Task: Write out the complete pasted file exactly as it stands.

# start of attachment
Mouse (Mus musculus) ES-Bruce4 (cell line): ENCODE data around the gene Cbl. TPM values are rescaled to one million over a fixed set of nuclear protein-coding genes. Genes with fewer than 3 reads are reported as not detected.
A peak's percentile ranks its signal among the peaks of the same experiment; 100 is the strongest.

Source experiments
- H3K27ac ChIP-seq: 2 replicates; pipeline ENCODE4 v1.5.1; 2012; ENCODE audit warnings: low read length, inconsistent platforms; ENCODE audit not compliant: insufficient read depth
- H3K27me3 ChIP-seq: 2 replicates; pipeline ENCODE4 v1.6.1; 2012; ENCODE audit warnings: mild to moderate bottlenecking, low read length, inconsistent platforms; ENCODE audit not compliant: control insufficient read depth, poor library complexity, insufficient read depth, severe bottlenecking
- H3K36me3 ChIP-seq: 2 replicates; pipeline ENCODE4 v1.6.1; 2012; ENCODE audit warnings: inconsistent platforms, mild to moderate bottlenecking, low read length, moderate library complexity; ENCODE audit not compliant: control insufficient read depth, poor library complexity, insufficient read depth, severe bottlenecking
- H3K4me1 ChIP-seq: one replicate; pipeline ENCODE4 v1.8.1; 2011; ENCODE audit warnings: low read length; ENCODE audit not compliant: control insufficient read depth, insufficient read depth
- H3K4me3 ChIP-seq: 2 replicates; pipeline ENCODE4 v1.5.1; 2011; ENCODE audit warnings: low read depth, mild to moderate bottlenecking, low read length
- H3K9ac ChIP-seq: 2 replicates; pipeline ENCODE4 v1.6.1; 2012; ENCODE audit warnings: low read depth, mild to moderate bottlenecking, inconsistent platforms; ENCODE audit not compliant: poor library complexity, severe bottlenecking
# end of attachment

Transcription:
Mouse (Mus musculus) ES-Bruce4 (cell line): ENCODE data around the gene Cbl. TPM values are rescaled to one million over a fixed set of nuclear protein-coding genes. Genes with fewer than 3 reads are reported as not detected.
A peak's percentile ranks its signal among the peaks of the same experiment; 100 is the strongest.

Source experiments
- H3K27ac ChIP-seq: 2 replicates; pipeline ENCODE4 v1.5.1; 2012; ENCODE audit warnings: low read length, inconsistent platforms; ENCODE audit not compliant: insufficient read depth
- H3K27me3 ChIP-seq: 2 replicates; pipeline ENCODE4 v1.6.1; 2012; ENCODE audit warnings: mild to moderate bottlenecking, low read length, inconsistent platforms; ENCODE audit not compliant: control insufficient read depth, poor library complexity, insufficient read depth, severe bottlenecking
- H3K36me3 ChIP-seq: 2 replicates; pipeline ENCODE4 v1.6.1; 2012; ENCODE audit warnings: inconsistent platforms, mild to moderate bottlenecking, low read length, moderate library complexity; ENCODE audit not compliant: control insufficient read depth, poor library complexity, insufficient read depth, severe bottlenecking
- H3K4me1 ChIP-seq: one replicate; pipeline ENCODE4 v1.8.1; 2011; ENCODE audit warnings: low read length; ENCODE audit not compliant: control insufficient read depth, insufficient read depth
- H3K4me3 ChIP-seq: 2 replicates; pipeline ENCODE4 v1.5.1; 2011; ENCODE audit warnings: low read depth, mild to moderate bottlenecking, low read length
- H3K9ac ChIP-seq: 2 replicates; pipeline ENCODE4 v1.6.1; 2012; ENCODE audit warnings: low read depth, mild to moderate bottlenecking, inconsistent platforms; ENCODE audit not compliant: poor library complexity, severe bottlenecking